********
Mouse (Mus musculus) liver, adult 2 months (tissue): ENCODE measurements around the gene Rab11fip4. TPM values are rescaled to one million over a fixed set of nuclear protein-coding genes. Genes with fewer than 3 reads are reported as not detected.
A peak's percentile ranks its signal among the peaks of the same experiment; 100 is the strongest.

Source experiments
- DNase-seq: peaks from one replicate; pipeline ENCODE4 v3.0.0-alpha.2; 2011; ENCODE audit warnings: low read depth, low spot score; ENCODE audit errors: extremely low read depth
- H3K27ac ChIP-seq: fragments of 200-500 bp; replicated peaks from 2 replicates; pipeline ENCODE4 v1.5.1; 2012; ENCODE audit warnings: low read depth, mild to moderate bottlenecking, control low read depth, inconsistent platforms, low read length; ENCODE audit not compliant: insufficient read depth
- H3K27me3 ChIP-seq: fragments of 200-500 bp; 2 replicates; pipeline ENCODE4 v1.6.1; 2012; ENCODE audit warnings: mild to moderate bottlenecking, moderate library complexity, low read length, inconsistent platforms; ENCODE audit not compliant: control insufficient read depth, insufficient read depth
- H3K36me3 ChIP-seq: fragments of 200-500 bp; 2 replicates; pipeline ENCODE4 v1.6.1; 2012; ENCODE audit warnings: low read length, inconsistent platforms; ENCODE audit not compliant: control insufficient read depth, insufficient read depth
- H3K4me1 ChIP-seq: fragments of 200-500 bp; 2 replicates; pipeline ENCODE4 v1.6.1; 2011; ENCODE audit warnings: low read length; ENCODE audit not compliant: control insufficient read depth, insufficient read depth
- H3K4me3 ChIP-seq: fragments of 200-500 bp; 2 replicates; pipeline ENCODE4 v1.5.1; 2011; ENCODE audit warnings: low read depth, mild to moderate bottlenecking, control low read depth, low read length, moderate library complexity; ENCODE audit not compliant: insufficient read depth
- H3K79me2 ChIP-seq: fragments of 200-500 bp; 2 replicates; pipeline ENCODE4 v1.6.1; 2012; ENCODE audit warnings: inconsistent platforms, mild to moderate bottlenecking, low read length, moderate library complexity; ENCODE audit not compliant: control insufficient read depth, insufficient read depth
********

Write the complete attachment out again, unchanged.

Mouse (Mus musculus) liver, adult 2 months (tissue): ENCODE measurements around the gene Rab11fip4. TPM values are rescaled to one million over a fixed set of nuclear protein-coding genes. Genes with fewer than 3 reads are reported as not detected.
A peak's percentile ranks its signal among the peaks of the same experiment; 100 is the strongest.

Source experiments
- DNase-seq: peaks from one replicate; pipeline ENCODE4 v3.0.0-alpha.2; 2011; ENCODE audit warnings: low read depth, low spot score; ENCODE audit errors: extremely low read depth
- H3K27ac ChIP-seq: fragments of 200-500 bp; replicated peaks from 2 replicates; pipeline ENCODE4 v1.5.1; 2012; ENCODE audit warnings: low read depth, mild to moderate bottlenecking, control low read depth, inconsistent platforms, low read length; ENCODE audit not compliant: insufficient read depth
- H3K27me3 ChIP-seq: fragments of 200-500 bp; 2 replicates; pipeline ENCODE4 v1.6.1; 2012; ENCODE audit warnings: mild to moderate bottlenecking, moderate library complexity, low read length, inconsistent platforms; ENCODE audit not compliant: control insufficient read depth, insufficient read depth
- H3K36me3 ChIP-seq: fragments of 200-500 bp; 2 replicates; pipeline ENCODE4 v1.6.1; 2012; ENCODE audit warnings: low read length, inconsistent platforms; ENCODE audit not compliant: control insufficient read depth, insufficient read depth
- H3K4me1 ChIP-seq: fragments of 200-500 bp; 2 replicates; pipeline ENCODE4 v1.6.1; 2011; ENCODE audit warnings: low read length; ENCODE audit not compliant: control insufficient read depth, insufficient read depth
- H3K4me3 ChIP-seq: fragments of 200-500 bp; 2 replicates; pipeline ENCODE4 v1.5.1; 2011; ENCODE audit warnings: low read depth, mild to moderate bottlenecking, control low read depth, low read length, moderate library complexity; ENCODE audit not compliant: insufficient read depth
- H3K79me2 ChIP-seq: fragments of 200-500 bp; 2 replicates; pipeline ENCODE4 v1.6.1; 2012; ENCODE audit warnings: inconsistent platforms, mild to moderate bottlenecking, low read length, moderate library complexity; ENCODE audit not compliant: control insufficient read depth, insufficient read depth